United States: Investments In The Marijuana Industry Hold Potential For Significant Growth, Despite Some Uncertainty

Investors in marijuana-related companies witnessed several key developments in 2015 as the industry worked around initial obstacles, states refined regulatory frameworks, American public support of legalization increased, and banks and other service providers increasingly did business with marijuana companies. However, marijuana remains illegal at the federal level, and many investors will remain hesitant about making investments with growers in the U.S. until the federal government clarifies its position. In the meantime, many investors remain focused on businesses that provide products and services to growers or businesses in the Canadian market. That being said, with the market expanding as quickly as it is, even ancillary businesses have potential for significant growth, and investors and the media continue to closely monitor regulatory and other industry developments.

Developments at the Federal Level

Marijuana remains illegal under federal law, and while Congress and the executive branch have not legalized marijuana or rescheduled it from Schedule 1, they have taken steps to divert resources away from prosecution. In the Cole Memorandum of 2013, the Department of Justice ("DOJ") instructed federal prosecutors not to prosecute marijuana cases in states whose regulatory schemes meet specified regulation priorities. During 2014, when some federal prosecutors continued to pursue actions against vendors of medical marijuana in states that had legalized such sales, Congress included the Rohrabacher-Farr medical marijuana amendment in the end-of-year omnibus budget bill that stopped federal funds from being used to prevent states with medical marijuana programs from "implementing their own State laws that authorize the use, distribution, possession, or cultivation of medical marijuana."

In April 2015, a DOJ representative announced that the department interpreted the amendment to mean only that it was restricted from prosecuting states and that it did not forbid prosecution of individuals and medical marijuana companies. Representatives Rohrabacher and Farr disagreed, and the federal District Court in the Northern District of California in October held that the DOJ may not prosecute marijuana companies operating in compliance with state medical marijuana laws. The Cole Memorandum and Rohrabacher-Farr medical marijuana amendment are widely viewed as important steps toward legitimizing the industry, but do not resolve the ongoing conflict between state regulation and federal prohibition of marijuana. There were hopes that the budget bill for 2016 would take further steps to scale back federal prohibition. While it eliminated certain prohibitions on the hemp industry and re-enacted the Rohrabacher-Farr medical marijuana amendment, which had been set to expire, the bill failed to satisfy other hopes. For example, it did not end the ban on veterans affairs physicians discussing medical marijuana with veterans, nor expand the Rohrabacher- Farr medical marijuana amendment in a similar way to protect sales of recreational marijuana in states with established regulatory regimes, nor clarify banking access by state-regulated marijuana companies.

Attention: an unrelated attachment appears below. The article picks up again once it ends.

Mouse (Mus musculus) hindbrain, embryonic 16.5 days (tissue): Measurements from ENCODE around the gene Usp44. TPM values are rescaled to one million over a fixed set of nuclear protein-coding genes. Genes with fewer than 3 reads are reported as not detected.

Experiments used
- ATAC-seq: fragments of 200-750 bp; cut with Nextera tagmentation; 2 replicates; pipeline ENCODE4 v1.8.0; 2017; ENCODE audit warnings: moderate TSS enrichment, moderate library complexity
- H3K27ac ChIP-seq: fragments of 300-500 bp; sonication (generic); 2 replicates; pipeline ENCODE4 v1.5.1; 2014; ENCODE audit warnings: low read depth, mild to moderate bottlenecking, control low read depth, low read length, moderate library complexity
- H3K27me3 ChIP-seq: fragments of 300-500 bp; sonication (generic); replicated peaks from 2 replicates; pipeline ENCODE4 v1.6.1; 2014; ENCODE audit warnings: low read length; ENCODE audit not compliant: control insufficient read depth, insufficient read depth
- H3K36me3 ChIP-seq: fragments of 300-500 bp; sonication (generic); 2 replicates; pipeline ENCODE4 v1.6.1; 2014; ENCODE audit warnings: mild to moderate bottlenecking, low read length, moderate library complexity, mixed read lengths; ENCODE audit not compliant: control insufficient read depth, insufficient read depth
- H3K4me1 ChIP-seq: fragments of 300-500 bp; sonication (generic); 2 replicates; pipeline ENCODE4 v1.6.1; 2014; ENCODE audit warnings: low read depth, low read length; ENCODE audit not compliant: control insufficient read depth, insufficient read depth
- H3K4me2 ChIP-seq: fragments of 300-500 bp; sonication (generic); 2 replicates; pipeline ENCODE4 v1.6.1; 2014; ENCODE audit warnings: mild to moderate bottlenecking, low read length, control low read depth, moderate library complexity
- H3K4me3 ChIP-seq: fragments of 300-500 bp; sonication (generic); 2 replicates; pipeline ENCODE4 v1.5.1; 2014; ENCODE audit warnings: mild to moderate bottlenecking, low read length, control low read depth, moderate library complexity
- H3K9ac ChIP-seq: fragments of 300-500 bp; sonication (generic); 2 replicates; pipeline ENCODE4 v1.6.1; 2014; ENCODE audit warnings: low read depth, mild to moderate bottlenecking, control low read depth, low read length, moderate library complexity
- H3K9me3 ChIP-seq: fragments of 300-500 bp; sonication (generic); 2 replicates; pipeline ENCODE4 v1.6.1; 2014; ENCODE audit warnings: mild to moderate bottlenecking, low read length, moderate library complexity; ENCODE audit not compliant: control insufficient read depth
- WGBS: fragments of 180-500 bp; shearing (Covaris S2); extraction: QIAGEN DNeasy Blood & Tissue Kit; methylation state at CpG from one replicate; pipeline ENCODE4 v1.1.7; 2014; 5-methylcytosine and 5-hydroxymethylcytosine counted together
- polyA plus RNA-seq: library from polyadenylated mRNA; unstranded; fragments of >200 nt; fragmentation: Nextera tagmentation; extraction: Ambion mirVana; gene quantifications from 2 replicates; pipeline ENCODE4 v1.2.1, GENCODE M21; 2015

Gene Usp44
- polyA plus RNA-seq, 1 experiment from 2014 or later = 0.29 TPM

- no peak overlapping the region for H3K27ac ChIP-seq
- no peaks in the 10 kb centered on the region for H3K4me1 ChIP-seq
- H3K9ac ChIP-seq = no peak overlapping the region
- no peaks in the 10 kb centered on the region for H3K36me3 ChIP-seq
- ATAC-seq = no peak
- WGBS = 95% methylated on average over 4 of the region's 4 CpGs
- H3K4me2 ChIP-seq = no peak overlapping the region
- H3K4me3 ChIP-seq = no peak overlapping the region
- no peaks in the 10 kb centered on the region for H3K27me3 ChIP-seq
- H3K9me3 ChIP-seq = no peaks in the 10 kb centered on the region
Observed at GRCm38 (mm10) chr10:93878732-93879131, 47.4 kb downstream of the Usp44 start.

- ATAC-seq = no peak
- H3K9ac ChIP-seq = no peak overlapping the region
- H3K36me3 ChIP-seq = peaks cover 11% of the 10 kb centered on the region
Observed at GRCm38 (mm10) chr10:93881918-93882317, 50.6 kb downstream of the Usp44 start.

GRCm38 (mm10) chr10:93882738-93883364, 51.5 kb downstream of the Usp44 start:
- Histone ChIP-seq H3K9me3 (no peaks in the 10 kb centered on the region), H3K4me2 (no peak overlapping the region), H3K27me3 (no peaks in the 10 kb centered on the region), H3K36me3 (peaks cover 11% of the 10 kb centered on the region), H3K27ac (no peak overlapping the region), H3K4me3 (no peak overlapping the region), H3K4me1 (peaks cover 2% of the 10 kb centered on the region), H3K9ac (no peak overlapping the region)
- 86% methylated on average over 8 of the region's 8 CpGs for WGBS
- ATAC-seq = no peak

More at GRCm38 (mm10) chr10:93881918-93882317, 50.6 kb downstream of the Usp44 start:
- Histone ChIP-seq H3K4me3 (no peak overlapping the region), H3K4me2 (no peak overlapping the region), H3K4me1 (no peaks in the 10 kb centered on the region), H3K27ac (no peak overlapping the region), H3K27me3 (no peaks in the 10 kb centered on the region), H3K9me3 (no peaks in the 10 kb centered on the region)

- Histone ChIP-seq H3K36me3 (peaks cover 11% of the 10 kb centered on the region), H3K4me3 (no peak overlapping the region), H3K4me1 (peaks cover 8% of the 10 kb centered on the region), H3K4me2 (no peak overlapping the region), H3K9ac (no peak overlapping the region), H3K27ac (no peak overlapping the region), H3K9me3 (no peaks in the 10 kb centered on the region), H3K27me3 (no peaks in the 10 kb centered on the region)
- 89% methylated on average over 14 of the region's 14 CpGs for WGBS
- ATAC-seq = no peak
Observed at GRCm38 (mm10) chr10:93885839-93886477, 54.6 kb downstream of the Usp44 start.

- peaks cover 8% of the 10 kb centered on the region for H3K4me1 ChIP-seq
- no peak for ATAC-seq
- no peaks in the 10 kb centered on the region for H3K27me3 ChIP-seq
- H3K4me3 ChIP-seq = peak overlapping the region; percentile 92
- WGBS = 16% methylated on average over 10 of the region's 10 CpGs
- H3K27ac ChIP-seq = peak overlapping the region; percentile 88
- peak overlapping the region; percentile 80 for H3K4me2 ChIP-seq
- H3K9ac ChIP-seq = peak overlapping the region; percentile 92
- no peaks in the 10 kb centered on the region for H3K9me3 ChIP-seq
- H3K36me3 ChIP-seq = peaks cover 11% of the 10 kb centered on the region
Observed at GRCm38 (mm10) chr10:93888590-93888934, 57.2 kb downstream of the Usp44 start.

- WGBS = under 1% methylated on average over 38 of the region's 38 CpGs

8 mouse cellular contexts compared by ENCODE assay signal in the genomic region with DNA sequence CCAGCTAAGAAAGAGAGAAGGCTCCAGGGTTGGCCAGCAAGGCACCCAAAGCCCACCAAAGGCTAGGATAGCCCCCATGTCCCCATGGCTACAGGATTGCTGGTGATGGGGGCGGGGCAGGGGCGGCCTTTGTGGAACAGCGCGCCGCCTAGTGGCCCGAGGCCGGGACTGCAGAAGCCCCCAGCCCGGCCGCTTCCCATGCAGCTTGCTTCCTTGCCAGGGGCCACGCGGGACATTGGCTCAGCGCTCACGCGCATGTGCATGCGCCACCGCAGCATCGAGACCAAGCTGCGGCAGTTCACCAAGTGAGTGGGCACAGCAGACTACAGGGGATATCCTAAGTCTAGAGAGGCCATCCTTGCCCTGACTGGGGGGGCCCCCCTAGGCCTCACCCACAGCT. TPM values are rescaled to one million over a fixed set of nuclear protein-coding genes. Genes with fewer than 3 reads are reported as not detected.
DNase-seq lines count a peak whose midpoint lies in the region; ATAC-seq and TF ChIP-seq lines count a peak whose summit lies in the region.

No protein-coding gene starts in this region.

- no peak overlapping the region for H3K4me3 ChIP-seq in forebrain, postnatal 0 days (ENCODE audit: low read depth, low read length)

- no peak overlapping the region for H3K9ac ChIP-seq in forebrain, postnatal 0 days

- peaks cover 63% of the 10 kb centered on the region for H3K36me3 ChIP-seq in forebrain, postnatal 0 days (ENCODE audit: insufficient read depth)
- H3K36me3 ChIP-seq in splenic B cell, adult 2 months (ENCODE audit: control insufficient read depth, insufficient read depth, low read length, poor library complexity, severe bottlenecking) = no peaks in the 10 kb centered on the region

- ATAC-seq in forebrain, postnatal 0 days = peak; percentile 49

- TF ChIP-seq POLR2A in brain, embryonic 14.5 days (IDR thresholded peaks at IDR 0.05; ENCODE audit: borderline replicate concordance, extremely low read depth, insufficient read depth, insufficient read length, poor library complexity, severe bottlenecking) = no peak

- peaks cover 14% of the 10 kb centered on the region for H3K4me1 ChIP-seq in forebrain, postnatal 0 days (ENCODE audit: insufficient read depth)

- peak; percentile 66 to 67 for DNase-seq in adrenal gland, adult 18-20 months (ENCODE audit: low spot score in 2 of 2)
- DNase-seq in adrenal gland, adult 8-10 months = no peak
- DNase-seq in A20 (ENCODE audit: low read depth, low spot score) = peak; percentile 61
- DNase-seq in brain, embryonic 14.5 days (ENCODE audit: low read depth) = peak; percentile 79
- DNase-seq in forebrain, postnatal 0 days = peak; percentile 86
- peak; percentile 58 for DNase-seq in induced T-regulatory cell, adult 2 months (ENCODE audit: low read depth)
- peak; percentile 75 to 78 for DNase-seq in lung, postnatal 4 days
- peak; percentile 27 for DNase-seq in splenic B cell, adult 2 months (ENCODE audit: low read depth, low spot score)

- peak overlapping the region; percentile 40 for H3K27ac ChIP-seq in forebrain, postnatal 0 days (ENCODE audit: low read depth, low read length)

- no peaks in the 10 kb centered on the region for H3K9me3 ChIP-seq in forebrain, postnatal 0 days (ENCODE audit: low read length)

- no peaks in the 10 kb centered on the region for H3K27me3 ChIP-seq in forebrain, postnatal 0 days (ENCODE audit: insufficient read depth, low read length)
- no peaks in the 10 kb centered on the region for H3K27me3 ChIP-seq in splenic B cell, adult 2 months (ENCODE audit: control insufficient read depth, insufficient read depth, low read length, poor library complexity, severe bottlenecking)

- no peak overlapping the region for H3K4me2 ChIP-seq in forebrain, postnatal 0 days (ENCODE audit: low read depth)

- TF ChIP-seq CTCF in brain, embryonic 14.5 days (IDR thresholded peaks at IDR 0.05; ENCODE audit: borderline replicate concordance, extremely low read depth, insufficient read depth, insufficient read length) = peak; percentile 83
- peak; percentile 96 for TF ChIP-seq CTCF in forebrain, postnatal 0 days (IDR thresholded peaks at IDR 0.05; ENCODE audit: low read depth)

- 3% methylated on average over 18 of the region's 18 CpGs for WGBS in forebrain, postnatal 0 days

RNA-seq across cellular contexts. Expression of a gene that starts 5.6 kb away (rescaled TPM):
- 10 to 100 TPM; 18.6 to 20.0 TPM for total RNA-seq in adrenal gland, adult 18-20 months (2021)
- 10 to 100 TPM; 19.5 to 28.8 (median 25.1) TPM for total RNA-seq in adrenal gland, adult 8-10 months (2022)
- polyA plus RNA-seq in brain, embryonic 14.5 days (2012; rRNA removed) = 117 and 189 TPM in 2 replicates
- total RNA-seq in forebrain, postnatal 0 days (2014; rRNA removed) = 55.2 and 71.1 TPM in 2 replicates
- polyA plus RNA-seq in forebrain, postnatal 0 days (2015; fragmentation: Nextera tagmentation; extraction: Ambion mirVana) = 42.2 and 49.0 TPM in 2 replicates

Developments at the State and International Levels

Notwithstanding the obstacles, marijuana legalization continues to spread, though the lack of uniformity among the state regimes is clear. For example, in Colorado, an entity that grows marijuana can, but is not required to, sell it via retail; in Washington state, one cannot do both; in New York state, retailers of medical marijuana must grow their own product (which may not be smoked); and in Washington, D.C., it is forbidden to sell marijuana directly.

California: With record-high support for legalization in California, the state is mobilizing for a legalization vote on recreational marijuana in 2016. In 2015, efforts focused on increasing regulation of the state's legal medical marijuana program, which dates back to the 1990s. Historically, California has not successfully limited access to those holding marijuana licenses, but in October, the state passed the Medical Marijuana Regulation and Safety Act. "This new structure will make sure patients have access to medical marijuana, while ensuring a robust tracking system," Gov. Jerry Brown stated. "This sends a clear and certain signal to our federal counterparts that California is implementing robust controls."